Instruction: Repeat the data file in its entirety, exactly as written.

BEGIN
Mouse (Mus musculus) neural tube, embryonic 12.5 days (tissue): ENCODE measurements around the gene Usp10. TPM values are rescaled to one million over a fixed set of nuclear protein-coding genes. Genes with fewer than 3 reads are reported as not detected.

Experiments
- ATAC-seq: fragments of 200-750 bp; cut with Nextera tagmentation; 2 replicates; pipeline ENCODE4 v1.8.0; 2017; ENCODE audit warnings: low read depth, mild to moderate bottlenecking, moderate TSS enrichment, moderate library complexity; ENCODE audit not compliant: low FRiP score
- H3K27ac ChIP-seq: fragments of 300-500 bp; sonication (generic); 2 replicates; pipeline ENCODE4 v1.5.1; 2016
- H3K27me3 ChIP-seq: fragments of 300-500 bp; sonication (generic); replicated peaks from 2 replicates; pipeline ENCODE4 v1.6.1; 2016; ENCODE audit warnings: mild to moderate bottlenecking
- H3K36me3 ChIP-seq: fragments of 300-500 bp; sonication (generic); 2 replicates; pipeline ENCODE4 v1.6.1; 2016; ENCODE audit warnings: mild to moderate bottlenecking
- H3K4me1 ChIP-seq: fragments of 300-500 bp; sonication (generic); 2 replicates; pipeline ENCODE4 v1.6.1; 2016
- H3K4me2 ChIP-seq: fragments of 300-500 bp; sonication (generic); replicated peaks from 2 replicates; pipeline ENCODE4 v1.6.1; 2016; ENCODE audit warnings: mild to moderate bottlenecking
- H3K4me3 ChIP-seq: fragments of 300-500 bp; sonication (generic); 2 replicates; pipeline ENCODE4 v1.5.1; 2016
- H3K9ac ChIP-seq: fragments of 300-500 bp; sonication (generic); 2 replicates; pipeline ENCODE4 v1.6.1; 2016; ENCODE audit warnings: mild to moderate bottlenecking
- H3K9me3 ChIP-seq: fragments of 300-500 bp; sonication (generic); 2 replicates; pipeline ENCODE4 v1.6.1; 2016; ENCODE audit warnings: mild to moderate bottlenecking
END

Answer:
Mouse (Mus musculus) neural tube, embryonic 12.5 days (tissue): ENCODE measurements around the gene Usp10. TPM values are rescaled to one million over a fixed set of nuclear protein-coding genes. Genes with fewer than 3 reads are reported as not detected.

Experiments
- ATAC-seq: fragments of 200-750 bp; cut with Nextera tagmentation; 2 replicates; pipeline ENCODE4 v1.8.0; 2017; ENCODE audit warnings: low read depth, mild to moderate bottlenecking, moderate TSS enrichment, moderate library complexity; ENCODE audit not compliant: low FRiP score
- H3K27ac ChIP-seq: fragments of 300-500 bp; sonication (generic); 2 replicates; pipeline ENCODE4 v1.5.1; 2016
- H3K27me3 ChIP-seq: fragments of 300-500 bp; sonication (generic); replicated peaks from 2 replicates; pipeline ENCODE4 v1.6.1; 2016; ENCODE audit warnings: mild to moderate bottlenecking
- H3K36me3 ChIP-seq: fragments of 300-500 bp; sonication (generic); 2 replicates; pipeline ENCODE4 v1.6.1; 2016; ENCODE audit warnings: mild to moderate bottlenecking
- H3K4me1 ChIP-seq: fragments of 300-500 bp; sonication (generic); 2 replicates; pipeline ENCODE4 v1.6.1; 2016
- H3K4me2 ChIP-seq: fragments of 300-500 bp; sonication (generic); replicated peaks from 2 replicates; pipeline ENCODE4 v1.6.1; 2016; ENCODE audit warnings: mild to moderate bottlenecking
- H3K4me3 ChIP-seq: fragments of 300-500 bp; sonication (generic); 2 replicates; pipeline ENCODE4 v1.5.1; 2016
- H3K9ac ChIP-seq: fragments of 300-500 bp; sonication (generic); 2 replicates; pipeline ENCODE4 v1.6.1; 2016; ENCODE audit warnings: mild to moderate bottlenecking
- H3K9me3 ChIP-seq: fragments of 300-500 bp; sonication (generic); 2 replicates; pipeline ENCODE4 v1.6.1; 2016; ENCODE audit warnings: mild to moderate bottlenecking